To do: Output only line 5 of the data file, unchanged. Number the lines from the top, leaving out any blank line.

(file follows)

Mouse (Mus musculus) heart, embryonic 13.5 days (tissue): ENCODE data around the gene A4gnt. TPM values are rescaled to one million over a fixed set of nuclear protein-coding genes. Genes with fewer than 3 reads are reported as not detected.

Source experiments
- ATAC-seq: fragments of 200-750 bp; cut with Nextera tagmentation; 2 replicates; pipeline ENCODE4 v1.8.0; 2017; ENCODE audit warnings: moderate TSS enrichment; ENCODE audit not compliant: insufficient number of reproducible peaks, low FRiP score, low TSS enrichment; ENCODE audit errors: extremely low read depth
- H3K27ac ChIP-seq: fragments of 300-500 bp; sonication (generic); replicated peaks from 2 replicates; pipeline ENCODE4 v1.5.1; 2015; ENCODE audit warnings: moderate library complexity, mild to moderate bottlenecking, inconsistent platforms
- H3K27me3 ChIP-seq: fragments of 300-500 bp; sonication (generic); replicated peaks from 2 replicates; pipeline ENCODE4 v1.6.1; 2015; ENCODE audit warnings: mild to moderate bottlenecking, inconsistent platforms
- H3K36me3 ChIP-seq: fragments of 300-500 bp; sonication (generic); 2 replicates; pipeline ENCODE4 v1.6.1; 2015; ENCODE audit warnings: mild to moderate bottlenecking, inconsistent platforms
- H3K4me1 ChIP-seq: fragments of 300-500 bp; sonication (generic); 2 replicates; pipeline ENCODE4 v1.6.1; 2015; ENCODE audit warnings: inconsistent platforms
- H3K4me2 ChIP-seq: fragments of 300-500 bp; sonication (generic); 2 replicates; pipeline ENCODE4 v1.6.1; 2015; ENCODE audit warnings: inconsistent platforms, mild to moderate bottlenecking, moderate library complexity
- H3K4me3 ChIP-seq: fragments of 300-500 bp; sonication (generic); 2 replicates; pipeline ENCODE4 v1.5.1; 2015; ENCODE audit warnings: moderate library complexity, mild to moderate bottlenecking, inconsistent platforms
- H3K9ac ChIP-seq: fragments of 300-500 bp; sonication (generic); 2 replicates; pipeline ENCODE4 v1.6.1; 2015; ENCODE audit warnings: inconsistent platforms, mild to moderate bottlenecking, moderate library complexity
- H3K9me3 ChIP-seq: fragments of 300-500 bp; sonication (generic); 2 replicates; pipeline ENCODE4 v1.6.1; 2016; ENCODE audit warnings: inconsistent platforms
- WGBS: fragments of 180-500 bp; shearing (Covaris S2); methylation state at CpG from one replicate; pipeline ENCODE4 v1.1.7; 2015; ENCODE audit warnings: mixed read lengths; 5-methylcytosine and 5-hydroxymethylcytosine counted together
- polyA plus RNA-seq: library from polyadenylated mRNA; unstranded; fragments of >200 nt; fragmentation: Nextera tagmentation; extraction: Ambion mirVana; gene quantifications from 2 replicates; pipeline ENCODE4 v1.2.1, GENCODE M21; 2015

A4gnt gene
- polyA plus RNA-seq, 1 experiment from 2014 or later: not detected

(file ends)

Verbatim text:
- H3K27me3 ChIP-seq: fragments of 300-500 bp; sonication (generic); replicated peaks from 2 replicates; pipeline ENCODE4 v1.6.1; 2015; ENCODE audit warnings: mild to moderate bottlenecking, inconsistent platforms